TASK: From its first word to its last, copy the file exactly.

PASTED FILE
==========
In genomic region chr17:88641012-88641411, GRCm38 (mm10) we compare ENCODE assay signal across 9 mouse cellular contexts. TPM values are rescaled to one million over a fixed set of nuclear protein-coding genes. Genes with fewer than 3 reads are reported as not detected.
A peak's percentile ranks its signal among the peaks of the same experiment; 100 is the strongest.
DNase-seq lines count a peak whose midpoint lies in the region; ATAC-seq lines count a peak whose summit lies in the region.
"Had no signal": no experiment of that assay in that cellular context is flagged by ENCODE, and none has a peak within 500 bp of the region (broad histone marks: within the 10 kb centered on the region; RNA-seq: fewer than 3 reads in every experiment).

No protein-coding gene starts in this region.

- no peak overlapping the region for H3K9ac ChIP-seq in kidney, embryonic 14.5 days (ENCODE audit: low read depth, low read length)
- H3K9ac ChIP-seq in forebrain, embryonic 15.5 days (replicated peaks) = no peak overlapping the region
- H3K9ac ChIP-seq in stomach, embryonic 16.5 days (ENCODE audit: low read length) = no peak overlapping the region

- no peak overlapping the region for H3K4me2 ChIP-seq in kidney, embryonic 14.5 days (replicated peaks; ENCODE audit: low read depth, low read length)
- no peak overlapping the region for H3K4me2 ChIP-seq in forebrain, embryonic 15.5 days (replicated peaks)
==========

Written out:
In genomic region chr17:88641012-88641411, GRCm38 (mm10) we compare ENCODE assay signal across 9 mouse cellular contexts. TPM values are rescaled to one million over a fixed set of nuclear protein-coding genes. Genes with fewer than 3 reads are reported as not detected.
A peak's percentile ranks its signal among the peaks of the same experiment; 100 is the strongest.
DNase-seq lines count a peak whose midpoint lies in the region; ATAC-seq lines count a peak whose summit lies in the region.
"Had no signal": no experiment of that assay in that cellular context is flagged by ENCODE, and none has a peak within 500 bp of the region (broad histone marks: within the 10 kb centered on the region; RNA-seq: fewer than 3 reads in every experiment).

No protein-coding gene starts in this region.

- no peak overlapping the region for H3K9ac ChIP-seq in kidney, embryonic 14.5 days (ENCODE audit: low read depth, low read length)
- H3K9ac ChIP-seq in forebrain, embryonic 15.5 days (replicated peaks) = no peak overlapping the region
- H3K9ac ChIP-seq in stomach, embryonic 16.5 days (ENCODE audit: low read length) = no peak overlapping the region

- no peak overlapping the region for H3K4me2 ChIP-seq in kidney, embryonic 14.5 days (replicated peaks; ENCODE audit: low read depth, low read length)
- no peak overlapping the region for H3K4me2 ChIP-seq in forebrain, embryonic 15.5 days (replicated peaks)